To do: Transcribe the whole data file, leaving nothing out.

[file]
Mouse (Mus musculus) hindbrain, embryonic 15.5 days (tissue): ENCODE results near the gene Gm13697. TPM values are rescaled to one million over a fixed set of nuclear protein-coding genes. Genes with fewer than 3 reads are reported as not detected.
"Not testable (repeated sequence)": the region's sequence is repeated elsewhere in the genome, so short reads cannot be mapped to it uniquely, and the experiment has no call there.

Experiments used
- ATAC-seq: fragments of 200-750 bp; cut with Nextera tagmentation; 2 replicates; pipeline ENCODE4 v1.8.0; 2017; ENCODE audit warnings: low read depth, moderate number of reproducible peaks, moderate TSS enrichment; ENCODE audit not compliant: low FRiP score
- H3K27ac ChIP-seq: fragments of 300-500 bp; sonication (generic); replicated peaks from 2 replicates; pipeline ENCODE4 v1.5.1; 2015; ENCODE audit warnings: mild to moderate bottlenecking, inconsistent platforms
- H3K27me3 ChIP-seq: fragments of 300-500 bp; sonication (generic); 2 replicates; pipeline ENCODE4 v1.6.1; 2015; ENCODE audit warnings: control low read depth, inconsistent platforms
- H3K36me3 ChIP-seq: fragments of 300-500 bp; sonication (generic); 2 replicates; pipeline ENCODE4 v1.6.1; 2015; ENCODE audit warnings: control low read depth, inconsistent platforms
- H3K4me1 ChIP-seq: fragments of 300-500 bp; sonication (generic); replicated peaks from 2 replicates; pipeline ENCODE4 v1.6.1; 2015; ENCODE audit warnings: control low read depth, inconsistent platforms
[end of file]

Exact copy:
Mouse (Mus musculus) hindbrain, embryonic 15.5 days (tissue): ENCODE results near the gene Gm13697. TPM values are rescaled to one million over a fixed set of nuclear protein-coding genes. Genes with fewer than 3 reads are reported as not detected.
"Not testable (repeated sequence)": the region's sequence is repeated elsewhere in the genome, so short reads cannot be mapped to it uniquely, and the experiment has no call there.

Experiments used
- ATAC-seq: fragments of 200-750 bp; cut with Nextera tagmentation; 2 replicates; pipeline ENCODE4 v1.8.0; 2017; ENCODE audit warnings: low read depth, moderate number of reproducible peaks, moderate TSS enrichment; ENCODE audit not compliant: low FRiP score
- H3K27ac ChIP-seq: fragments of 300-500 bp; sonication (generic); replicated peaks from 2 replicates; pipeline ENCODE4 v1.5.1; 2015; ENCODE audit warnings: mild to moderate bottlenecking, inconsistent platforms
- H3K27me3 ChIP-seq: fragments of 300-500 bp; sonication (generic); 2 replicates; pipeline ENCODE4 v1.6.1; 2015; ENCODE audit warnings: control low read depth, inconsistent platforms
- H3K36me3 ChIP-seq: fragments of 300-500 bp; sonication (generic); 2 replicates; pipeline ENCODE4 v1.6.1; 2015; ENCODE audit warnings: control low read depth, inconsistent platforms
- H3K4me1 ChIP-seq: fragments of 300-500 bp; sonication (generic); replicated peaks from 2 replicates; pipeline ENCODE4 v1.6.1; 2015; ENCODE audit warnings: control low read depth, inconsistent platforms